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many whole collateral lines of descent, which will be conquered by later and improved lines. If, however, the modified offspring of a species get into some distinct country, or become quickly adapted to some quite new station, in which offspring and progenitor do not come into competition, both may continue to exist.

If, then, our diagram be assumed to represent a considerable amount of modification, species (A) and all the earlier varieties will have become extinct, being replaced by eight new species (a11 to m11); and species (I) will be replaced by six (n14 to 214) new species.

But we may go further than this. The original species of our genus were supposed to resemble each other in unequal degrees, as is so generally the case in nature; species (A) being more nearly related to B, C, and D than to the other species; and species (I) more to G, H, K, L, than to the others. These two species (A) and (I) were also supposed to be very common and widely diffused species, so that they must originally have had some advantage over most of the other species of the genus. Their modified descendants, fourteen in number at the fourteen-thousandth generation, will probably have inherited some of the same advantages: they have also been modified and improved in a diversified manner at each stage of descent, so as to have become adapted to many related places in the natural economy of their country. It seems, therefore, extremely probable that they will have taken the places of, and thus exterminated, not

only their parents (A) and (I), but likewise some of the original species which were most nearly related to their parents. Hence very few of the original species will have transmitted offspring to the fourteenthousandth generation. We may suppose that only one (F), of the two species (E and F) which were least closely related to the other nine original species, has transmitted descendants to this late stage of descent.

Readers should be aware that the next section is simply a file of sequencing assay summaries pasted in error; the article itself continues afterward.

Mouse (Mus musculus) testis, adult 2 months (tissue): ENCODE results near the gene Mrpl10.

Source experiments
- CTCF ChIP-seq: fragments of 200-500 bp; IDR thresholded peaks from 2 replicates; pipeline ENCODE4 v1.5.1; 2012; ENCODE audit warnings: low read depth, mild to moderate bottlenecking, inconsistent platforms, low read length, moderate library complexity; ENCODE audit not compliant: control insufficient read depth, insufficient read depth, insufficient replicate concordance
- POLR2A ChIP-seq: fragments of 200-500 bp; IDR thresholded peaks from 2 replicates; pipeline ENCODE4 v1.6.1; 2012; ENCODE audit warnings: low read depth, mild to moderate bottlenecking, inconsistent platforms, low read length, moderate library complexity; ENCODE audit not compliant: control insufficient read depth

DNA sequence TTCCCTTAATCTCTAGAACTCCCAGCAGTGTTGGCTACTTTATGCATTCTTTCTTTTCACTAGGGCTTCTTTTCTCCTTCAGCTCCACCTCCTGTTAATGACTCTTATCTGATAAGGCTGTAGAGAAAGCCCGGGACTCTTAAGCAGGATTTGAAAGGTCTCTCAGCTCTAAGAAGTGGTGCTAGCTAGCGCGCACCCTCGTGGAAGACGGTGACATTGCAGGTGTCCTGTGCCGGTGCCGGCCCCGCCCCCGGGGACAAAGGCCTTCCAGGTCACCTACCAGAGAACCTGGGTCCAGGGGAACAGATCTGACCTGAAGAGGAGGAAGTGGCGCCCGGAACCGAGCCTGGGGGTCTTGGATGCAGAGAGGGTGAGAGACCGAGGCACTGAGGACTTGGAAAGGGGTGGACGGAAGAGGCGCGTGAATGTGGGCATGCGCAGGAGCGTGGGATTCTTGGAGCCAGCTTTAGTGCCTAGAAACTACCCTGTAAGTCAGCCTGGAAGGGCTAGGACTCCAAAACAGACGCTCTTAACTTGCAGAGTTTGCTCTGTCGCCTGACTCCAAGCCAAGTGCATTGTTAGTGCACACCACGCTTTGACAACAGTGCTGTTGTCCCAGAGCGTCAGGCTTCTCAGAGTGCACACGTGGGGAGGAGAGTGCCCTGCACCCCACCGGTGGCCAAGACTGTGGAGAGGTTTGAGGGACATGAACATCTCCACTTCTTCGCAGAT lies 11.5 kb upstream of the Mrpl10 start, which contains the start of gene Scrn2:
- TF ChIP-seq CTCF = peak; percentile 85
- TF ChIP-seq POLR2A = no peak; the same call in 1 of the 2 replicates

The new species in our diagram descended from the original eleven species, will now be fifteen in number. Owing to the divergent tendency of natural selection, the extreme amount of difference in character between species a14 and 214 will be much greater than that between the most distinct of the original eleven species. The new species, moreover, will be allied to each other in a widely different manner. Of the eight descendants from (A) the three marked a14, q14, p14 will be nearly related from having recently branched off from a10; b11, and ƒ14, from having diverged at an earlier period from a5, will be insome degree distinct from the first-named species; and lastly o14, e14, and m14 will be nearly related one to the other, but, from having diverged at the first commencement of the process of modification, will be widely different from the other five species, and may constitute a sub-genus or a distinct genus.

The six descendants from (I) will form two subgenera or genera. But as the original species (I) differed largely from (A), standing nearly at the extreme end of the original genus, the six descendants

from (I) will, owing to inheritance alone, differ considerably from the eight descendants from (A); the two groups, moreover, are supposed to have gone on diverging in different directions. The intermediate species, also (and this is a very important consideration), which connected the original species (A) and (I), have all become, excepting (F), extinct, and have left no descendants. Hence the six new species descended from (I), and the eight descended from (A), will have to be ranked as very distinct genera, or even as distinct sub-families.

Thus it is, as I believe, that two or more genera are produced by descent with modification, from two or more species of the same genus. And the two or more parent-species are supposed to be descended from some one species of an earlier genus. In our diagram, this is indicated by the broken lines, beneath the capital letters, converging in sub-branches downwards towards a single point; this point represents a species, the supposed progenitor of our several new sub-genera and genera.